I wish this was something that I'd come up with, but in fact this episode of Recipe Rifle comes to you from the letter E, the numbers 5 and 7 and James Ramsden, the food blogger and ACTUAL TRAINED COOK who contacted me keen to do a recipe swapsie. I gave him a recipe for a baked potato and he didn't laugh!! I don't know what to make of that. Find him at www.jamesramsden.wordpress.com
Anyway, here is his extremely exciting-looking pork belly thing that I would make if only I knew how one skins a hazelnut.
Take it away Jim:
Mexican pork belly with coriander and hazelnut salsa
The problem with the cheap cuts - beef shin, lamb shoulder, pork belly - is that they are imbued with a sense of winter. These gastropub staples seem good only for slow-cooked and sticky stews, broodingly dark braises, and melting roasts. Give a cook any one of these cheap cuts and their reflex will be to start prepping a mirepoix, setting the oven to 170C and scratching around for the half-drunk bottle of last night's plonk.
It's unsurprising that this is the case. These cuts are fatty, and in winter we want - we need - fat. By summer we've had just about enough of rich food and root veg and we yearn for grub that pings and hums with herbs and citrus and chilli. But this shouldn't mean these cuts are redundant all of a sudden. Lamb shoulder, diced and marinated with yoghurt, cumin, chilli, mint, garlic and lemon makes perfect kebabs for barbecuing. Ox cheek, braised sympathetically in bourbon and shredded with herbs and spices becomes a breast-beatingly epic filling for enchiladas.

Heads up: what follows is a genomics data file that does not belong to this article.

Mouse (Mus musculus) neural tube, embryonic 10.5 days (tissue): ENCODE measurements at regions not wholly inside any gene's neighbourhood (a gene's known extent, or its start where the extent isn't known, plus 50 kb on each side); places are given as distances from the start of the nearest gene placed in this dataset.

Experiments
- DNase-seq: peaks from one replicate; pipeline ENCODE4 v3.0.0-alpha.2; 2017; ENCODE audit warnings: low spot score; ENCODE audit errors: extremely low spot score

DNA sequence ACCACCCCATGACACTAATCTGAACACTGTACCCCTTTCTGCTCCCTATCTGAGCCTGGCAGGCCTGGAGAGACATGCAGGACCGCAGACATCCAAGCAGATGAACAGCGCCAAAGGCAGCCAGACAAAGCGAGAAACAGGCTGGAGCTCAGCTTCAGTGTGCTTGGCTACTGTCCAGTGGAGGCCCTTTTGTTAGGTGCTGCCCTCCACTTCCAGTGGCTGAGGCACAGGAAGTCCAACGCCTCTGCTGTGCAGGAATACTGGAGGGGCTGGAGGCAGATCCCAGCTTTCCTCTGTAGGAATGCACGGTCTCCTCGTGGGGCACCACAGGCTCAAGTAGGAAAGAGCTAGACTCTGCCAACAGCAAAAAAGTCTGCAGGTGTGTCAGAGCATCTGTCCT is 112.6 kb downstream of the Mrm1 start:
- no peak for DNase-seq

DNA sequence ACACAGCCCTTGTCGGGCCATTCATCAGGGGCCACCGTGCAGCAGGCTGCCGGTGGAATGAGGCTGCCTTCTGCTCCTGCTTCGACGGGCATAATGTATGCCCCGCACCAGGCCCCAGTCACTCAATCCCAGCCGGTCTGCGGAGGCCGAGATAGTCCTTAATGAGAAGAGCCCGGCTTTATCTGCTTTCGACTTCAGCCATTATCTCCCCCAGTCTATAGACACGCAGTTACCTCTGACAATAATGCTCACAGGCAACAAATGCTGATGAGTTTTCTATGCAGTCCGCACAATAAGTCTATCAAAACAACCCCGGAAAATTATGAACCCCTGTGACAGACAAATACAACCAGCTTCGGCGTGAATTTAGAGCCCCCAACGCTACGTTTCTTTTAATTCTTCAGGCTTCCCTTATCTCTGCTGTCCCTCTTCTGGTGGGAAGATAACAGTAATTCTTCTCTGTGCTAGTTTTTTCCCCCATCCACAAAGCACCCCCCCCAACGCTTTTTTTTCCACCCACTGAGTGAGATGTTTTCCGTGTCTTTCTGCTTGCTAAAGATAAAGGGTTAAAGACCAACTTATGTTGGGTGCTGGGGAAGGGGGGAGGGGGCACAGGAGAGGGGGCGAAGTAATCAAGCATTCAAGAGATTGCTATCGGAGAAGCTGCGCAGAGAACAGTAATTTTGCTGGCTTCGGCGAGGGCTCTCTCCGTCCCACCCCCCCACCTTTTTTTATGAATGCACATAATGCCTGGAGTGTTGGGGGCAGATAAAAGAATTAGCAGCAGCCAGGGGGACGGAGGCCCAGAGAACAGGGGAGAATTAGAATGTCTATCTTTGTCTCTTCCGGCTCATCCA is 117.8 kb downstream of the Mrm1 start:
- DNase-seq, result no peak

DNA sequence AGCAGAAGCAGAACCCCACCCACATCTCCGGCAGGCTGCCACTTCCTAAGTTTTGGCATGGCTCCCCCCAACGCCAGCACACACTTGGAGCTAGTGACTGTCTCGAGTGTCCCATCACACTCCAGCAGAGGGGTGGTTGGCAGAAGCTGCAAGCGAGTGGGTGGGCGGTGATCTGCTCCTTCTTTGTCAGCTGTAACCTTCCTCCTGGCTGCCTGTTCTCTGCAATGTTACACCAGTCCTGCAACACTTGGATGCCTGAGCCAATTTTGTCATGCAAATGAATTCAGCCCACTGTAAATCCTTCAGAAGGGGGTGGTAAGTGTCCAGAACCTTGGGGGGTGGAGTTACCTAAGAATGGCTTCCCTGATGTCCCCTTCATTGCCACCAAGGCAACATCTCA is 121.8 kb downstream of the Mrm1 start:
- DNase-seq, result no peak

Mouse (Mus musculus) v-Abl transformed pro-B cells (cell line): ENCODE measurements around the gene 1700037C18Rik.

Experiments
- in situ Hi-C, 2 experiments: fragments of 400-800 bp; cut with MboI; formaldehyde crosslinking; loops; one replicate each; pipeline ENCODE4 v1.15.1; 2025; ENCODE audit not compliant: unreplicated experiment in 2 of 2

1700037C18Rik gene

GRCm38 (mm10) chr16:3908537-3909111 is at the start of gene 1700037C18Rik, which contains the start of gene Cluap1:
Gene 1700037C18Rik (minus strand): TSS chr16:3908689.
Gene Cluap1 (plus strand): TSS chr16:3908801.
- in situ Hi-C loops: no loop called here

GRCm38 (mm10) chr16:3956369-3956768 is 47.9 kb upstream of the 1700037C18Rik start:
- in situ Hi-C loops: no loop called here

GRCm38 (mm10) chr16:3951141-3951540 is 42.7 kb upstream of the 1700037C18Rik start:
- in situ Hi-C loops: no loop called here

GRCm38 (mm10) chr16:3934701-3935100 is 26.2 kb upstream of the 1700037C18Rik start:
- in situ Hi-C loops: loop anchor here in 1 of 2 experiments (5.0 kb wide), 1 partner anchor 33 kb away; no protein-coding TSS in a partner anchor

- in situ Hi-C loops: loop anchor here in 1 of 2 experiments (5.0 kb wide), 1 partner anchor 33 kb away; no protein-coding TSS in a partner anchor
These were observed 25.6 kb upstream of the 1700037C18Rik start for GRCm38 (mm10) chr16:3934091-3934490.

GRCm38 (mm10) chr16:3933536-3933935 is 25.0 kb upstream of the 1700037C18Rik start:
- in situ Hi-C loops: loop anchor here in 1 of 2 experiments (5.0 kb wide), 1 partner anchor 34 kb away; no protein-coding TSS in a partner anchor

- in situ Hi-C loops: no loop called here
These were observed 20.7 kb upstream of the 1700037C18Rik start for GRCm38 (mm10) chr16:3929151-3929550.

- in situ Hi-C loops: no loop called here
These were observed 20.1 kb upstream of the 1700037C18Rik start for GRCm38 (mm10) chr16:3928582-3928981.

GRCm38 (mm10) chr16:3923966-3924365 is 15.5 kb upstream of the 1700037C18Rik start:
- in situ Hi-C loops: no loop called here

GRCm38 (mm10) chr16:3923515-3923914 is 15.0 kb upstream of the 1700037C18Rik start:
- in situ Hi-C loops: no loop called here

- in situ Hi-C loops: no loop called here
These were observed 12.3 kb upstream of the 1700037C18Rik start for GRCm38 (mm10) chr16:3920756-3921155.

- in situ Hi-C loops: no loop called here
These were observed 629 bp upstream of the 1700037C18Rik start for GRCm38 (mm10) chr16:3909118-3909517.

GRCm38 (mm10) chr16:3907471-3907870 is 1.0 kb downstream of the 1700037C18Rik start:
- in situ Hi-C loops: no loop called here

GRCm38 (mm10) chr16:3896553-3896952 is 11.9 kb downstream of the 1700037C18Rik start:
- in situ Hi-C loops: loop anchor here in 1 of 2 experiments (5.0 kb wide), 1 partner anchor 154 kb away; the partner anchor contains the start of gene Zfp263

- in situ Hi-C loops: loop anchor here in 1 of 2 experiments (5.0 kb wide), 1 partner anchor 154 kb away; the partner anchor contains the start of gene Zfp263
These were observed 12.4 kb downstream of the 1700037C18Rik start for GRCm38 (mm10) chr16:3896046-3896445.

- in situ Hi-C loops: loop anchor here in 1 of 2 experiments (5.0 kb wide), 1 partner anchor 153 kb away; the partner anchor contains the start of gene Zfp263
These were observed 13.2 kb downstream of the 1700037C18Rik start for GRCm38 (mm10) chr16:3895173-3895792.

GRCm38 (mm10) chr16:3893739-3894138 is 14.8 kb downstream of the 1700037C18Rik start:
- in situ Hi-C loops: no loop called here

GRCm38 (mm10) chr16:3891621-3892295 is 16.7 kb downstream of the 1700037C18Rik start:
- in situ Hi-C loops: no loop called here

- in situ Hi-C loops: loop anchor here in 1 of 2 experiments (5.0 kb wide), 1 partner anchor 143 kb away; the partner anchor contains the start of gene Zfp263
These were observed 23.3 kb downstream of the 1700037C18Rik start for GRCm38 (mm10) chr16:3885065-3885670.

This pork belly is a crowd pleaser in the way that watching Jordan get mauled by a panda would be a crowd pleaser. Aside from the skinning and boning of the belly (which you could ask the butcher to do) it requires little effort on your part. I did it for 20 people which a whole belly (6-7kg) will serve easily. If going the whole hog then up the cooking time to 3 hours.
1.5 kg piece of pork belly, skin and ribs removed
A bunch of coriander, finely chopped
Zest of half a lime
Zest of half a lemon
Olive oil and pepper
For the salsa
A bunch of coriander
Juice of a lime
A red chilli
1 clove garlic
A small handful of skinned hazelnuts
Olive oil, salt, pepper
Mix together the coriander, lime and lemon zests and olive oil. Rub over the pork belly, season with pepper, and leave overnight.
To make the salsa/pesto, blend the coriander, lime juice, chilli and hazelnuts until smooth, pouring in olive oil as you go until you've got the right consistency. Season with salt and pepper, cover and refrigerate until needed.
Remove the pork from the fridge a good hour before cooking and preheat the oven to 180C. Season generously with sea salt and roast the pork for 1 1/2 to 2 hours and rest for 20 minutes. Alternatively roast for 1 1/2 hours before finishing on the barbecue for 30 minutes. Serve with the salsa and a salad.